A bombshell piece in The New York Times, citing a study from the journal Science, has revealed that “the number of birds in the United States and Canada has declined by 3 billion, or 29 percent, over the past half-century.”
These shocking numbers have bird conservationists around the country stunned and alarmed. The president of the National Audubon Society called it “a full-blown crisis.” And it truly is.
But the headline, article, and conservationists alike are silent on an equally great – if not greater – mass tragedy facing America’s birds. You see, while the number of wild bird populations have plummeted since 1970, the number of birds on factory farms have skyrocketed. In fact, if we’re looking at the total number of birds in just the US, even with the devastating decline of wildlife, we’re actually at 3 to 4 billion more birds.
According to data from the United Nations, the number of chickens slaughtered in North America in 1970 was around 3.4 billion birds. Today, that number has nearly tripled to over 9 billion killed every year in the U.S. alone. If you factor in those numbers, the total bird population in the United States has actually dramatically increased, rather than decreased.
And those animals – chickens raised for meat – are arguably the most abused animals on the planet. Who mourns for them? In the United States, there are literally no federal protections for chickens on factory and they’re also exempt from the Humane Methods of Slaughter Act.
Chickens today represent the most populous species of birds on Earth, with around 20 billion alive at any given time. That’s three chickens for every human on the planet.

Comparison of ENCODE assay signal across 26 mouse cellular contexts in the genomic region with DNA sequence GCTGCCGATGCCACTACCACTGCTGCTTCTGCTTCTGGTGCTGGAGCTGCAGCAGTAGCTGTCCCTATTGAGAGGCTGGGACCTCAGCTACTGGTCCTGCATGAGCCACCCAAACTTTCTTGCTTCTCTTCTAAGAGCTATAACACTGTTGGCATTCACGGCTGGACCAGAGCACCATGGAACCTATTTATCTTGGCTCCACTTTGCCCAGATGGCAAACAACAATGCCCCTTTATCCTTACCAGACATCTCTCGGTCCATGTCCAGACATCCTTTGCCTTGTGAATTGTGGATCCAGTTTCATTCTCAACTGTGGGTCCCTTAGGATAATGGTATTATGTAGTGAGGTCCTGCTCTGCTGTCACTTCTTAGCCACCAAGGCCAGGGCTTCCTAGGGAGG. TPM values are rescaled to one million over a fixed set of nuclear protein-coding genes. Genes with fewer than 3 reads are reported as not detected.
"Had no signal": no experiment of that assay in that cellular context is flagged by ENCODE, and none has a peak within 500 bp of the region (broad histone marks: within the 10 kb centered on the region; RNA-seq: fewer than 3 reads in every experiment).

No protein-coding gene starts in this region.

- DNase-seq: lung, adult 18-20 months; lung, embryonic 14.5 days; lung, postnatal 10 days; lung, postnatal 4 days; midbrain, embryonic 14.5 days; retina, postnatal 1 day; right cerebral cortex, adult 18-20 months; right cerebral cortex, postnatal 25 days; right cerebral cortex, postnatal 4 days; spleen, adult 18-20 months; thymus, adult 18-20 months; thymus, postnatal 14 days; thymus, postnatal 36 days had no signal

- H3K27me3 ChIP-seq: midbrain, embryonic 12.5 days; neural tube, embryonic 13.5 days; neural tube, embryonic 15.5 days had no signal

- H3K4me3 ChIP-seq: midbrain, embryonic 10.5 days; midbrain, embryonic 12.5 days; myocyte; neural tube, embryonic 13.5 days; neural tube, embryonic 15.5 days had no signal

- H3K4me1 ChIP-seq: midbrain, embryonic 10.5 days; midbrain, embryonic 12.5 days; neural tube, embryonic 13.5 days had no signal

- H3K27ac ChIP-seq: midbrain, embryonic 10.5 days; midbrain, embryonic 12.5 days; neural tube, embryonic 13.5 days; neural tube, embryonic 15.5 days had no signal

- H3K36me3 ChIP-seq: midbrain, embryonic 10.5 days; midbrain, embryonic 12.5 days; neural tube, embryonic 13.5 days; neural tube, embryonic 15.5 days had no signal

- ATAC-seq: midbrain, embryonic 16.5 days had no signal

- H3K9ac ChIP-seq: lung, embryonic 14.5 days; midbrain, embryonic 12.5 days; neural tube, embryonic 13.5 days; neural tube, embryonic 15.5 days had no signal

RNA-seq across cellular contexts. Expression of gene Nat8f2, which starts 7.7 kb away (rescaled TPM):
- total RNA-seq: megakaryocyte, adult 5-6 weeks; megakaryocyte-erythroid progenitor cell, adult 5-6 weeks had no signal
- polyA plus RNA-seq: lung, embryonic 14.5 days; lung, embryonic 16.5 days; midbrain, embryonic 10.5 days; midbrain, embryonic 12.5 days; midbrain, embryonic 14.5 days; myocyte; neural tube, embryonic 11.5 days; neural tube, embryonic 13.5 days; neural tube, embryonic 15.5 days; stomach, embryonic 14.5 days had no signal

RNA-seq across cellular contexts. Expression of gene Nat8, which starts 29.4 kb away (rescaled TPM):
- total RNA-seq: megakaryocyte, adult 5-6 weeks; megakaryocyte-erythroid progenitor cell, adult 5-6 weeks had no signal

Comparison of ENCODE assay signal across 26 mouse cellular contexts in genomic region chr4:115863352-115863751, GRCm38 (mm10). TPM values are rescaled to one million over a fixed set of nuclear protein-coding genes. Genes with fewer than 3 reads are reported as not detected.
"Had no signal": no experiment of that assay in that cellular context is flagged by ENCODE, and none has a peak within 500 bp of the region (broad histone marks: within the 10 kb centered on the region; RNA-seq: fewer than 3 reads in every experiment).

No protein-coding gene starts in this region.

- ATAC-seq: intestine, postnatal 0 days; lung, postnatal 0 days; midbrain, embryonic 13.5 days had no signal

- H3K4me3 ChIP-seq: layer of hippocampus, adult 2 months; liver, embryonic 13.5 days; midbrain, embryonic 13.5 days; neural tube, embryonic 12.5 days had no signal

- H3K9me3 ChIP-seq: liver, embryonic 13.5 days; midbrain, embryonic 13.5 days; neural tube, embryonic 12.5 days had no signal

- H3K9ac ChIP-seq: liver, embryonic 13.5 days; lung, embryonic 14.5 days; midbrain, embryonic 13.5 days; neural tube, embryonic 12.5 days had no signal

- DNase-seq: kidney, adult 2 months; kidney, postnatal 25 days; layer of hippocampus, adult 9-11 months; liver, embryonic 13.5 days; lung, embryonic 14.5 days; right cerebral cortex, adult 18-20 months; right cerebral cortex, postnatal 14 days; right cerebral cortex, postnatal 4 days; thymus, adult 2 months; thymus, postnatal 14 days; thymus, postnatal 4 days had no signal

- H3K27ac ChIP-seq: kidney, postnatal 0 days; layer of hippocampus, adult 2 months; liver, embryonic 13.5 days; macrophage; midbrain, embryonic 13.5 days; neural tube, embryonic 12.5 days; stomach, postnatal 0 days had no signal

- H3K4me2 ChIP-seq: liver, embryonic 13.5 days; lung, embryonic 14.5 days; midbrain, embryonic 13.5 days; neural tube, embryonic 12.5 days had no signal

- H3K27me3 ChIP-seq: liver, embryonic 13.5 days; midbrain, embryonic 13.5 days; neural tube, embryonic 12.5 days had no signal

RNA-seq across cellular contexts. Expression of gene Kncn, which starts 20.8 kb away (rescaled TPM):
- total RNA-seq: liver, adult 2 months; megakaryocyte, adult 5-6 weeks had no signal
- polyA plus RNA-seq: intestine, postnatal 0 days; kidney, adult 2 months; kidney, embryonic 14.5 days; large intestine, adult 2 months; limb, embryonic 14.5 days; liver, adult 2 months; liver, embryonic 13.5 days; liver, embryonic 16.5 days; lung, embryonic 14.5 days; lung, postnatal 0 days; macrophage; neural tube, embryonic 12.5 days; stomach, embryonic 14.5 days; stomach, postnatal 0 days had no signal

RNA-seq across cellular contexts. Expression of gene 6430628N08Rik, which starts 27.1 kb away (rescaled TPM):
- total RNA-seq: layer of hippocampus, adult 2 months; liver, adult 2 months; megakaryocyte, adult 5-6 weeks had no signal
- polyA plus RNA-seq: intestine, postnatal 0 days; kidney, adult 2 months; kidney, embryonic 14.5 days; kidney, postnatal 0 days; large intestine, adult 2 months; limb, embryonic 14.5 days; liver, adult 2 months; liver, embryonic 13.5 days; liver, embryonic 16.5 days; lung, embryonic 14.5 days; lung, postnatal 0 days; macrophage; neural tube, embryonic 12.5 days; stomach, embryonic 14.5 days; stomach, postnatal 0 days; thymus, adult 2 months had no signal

Undercover footage from multiple investigations by activists has exposed the deplorable conditions these animals are forced to endure before they’re violently slaughtered for meat.
Due to genetic manipulation, chickens grow so fast their bones break under the weight of their unnaturally large bodies; many suffer heart attacks. Birds are kicked, tossed, and thrown by workers. And in the end, they’re brutally killed by having their throats slit. Many birds miss the kill blade and are boiled alive in defeathering tanks – the USDA estimates that up to a million animals die this way. One can barely fathom a more painful death.
Let me be clear: I’m not writing this to diminish the plight of wild birds, or say we shouldn’t care. Quite the contrary: I’m saying we should care about all birds.
So while scientists and conservationists look for solutions on how to solve this shattering crisis facing wildlife, all of us have an opportunity to help the billions of birds locked away in sheds and slaughterhouses across America suffering for our appetites. We can choose not to eat them. Period.